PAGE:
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Could viruses take cancer immunotherapy to the next level?

(The Ottawa Hospital) Immunotherapy, which helps the body's immune system attack cancer, has revolutionized treatment for cancers such as melanoma and leukemia. However, many other kinds of cancer remain resistant. A new study suggests that a combination of two immunotherapies (oncolytic viruses and checkpoint inhibitors) could be much more successful. This combination could cure 60-90 percent of mice in aggressive breast cancer models.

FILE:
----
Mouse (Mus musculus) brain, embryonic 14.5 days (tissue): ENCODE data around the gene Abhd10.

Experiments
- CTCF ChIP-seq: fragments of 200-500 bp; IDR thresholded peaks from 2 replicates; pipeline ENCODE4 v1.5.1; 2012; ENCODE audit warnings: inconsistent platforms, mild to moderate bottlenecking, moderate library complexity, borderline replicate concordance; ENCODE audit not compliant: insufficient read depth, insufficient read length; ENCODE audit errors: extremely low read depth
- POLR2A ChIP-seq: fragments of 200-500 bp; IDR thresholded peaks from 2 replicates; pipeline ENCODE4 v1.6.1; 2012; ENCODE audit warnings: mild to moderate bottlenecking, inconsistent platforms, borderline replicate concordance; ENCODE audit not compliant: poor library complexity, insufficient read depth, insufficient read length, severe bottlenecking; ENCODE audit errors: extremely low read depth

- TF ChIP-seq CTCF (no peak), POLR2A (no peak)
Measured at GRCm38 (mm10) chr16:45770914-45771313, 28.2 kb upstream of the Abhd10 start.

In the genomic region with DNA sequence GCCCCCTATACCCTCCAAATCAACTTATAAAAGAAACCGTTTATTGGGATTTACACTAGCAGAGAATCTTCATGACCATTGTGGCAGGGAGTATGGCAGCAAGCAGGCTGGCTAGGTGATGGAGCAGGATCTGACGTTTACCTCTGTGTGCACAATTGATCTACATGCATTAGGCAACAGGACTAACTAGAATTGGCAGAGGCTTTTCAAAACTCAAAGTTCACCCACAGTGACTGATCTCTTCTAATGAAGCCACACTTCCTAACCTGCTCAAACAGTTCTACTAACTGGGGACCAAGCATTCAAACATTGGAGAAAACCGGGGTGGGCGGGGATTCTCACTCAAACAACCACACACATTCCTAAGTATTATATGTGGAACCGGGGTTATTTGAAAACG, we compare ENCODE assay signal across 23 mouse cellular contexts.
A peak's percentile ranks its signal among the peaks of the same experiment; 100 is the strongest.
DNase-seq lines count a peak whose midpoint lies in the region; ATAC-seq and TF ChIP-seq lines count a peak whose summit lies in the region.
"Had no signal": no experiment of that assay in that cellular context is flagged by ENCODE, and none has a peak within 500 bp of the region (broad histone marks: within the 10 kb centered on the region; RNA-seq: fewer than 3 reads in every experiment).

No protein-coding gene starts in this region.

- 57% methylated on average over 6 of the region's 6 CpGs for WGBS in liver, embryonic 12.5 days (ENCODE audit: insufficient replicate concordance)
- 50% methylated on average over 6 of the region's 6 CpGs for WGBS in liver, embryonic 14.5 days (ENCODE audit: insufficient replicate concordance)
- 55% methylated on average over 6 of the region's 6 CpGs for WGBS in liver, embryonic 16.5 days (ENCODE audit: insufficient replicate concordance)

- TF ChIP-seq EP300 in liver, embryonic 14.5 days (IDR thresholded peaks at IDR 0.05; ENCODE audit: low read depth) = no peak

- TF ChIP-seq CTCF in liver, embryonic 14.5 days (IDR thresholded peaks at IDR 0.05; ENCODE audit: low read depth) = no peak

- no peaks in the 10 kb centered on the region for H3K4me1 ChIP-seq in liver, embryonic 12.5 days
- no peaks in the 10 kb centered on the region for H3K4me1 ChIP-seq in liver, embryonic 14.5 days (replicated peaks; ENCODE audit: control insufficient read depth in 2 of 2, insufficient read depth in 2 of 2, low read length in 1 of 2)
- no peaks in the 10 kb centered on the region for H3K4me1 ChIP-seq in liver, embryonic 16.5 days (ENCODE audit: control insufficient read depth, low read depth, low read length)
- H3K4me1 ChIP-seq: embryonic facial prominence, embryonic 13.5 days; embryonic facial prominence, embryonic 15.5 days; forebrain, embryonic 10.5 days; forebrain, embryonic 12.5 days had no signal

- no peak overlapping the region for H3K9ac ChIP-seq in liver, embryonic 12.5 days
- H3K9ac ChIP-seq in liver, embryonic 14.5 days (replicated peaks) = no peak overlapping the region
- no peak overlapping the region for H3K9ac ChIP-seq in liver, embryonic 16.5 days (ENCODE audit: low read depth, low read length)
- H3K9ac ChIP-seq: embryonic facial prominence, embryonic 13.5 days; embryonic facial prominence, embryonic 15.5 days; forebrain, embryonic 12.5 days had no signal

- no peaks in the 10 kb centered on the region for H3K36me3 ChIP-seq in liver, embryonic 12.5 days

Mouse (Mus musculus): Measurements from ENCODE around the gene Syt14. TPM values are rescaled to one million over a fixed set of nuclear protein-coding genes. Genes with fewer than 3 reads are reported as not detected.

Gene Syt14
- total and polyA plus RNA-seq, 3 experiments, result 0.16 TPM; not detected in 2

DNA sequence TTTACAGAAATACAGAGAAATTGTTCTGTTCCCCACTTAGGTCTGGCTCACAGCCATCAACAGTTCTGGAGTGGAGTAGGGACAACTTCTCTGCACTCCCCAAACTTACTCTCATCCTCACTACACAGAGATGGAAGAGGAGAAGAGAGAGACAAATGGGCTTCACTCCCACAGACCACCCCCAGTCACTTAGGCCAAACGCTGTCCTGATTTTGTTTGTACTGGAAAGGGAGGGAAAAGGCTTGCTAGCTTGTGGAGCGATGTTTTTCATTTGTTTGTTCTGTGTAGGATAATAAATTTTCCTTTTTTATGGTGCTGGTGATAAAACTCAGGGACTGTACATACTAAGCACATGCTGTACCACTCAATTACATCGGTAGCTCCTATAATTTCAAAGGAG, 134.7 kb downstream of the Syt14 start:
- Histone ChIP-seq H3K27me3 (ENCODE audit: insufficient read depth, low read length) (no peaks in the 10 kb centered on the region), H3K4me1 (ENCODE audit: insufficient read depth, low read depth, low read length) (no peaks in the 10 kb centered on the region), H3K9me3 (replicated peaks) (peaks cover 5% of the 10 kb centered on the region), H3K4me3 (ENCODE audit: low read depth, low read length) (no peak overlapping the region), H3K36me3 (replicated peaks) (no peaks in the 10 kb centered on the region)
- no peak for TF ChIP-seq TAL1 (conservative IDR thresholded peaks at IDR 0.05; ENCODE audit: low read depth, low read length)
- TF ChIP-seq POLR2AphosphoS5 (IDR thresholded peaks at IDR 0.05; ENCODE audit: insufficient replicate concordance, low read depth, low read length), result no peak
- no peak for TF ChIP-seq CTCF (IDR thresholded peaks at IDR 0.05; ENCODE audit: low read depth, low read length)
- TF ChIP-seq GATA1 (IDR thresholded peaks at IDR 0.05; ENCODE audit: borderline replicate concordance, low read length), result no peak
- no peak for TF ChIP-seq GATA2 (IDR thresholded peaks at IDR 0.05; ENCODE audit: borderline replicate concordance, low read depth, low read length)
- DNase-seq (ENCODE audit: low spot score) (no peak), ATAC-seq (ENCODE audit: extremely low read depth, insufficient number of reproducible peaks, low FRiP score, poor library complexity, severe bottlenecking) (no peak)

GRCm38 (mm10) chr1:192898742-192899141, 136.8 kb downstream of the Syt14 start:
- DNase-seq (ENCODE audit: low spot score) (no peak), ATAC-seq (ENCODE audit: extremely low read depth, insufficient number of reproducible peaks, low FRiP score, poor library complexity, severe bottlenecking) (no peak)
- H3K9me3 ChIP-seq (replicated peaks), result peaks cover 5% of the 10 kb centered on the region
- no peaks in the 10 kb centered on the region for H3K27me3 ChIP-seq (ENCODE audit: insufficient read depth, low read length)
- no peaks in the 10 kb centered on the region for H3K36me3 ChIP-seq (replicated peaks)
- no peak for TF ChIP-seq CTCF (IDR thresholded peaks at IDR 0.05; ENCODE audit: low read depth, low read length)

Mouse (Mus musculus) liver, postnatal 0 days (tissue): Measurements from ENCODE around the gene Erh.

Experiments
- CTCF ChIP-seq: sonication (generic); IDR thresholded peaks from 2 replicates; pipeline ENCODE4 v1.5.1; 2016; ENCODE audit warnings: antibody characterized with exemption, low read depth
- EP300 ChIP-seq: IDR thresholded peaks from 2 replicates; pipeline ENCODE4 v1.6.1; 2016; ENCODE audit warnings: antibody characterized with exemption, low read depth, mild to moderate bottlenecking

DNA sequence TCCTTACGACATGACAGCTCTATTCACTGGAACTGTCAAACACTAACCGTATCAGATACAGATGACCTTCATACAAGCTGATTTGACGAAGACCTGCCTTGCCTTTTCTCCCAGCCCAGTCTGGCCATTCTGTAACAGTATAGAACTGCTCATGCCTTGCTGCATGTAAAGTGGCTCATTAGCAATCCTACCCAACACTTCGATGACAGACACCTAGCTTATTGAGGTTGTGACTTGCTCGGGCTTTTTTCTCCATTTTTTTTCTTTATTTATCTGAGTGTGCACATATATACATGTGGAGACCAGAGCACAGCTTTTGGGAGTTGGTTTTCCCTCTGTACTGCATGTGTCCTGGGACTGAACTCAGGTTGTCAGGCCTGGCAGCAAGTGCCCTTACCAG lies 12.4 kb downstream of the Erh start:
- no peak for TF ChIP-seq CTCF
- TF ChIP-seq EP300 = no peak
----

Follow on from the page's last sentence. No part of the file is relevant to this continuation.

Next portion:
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(Alliance for Cancer Gene Therapy) A study published in Science Translational Medicine shows a combination of oncolytic viruses and checkpoint inhibitors successfully treated breast cancer with a 60-90 percent cure rate.

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(University of Leeds) Virus could act as an immunotherapy when injected into bloodstream. First human trial shows virus can cross blood-brain barrier to infect tumors and stimulate the body's immune system to attack the cancer.


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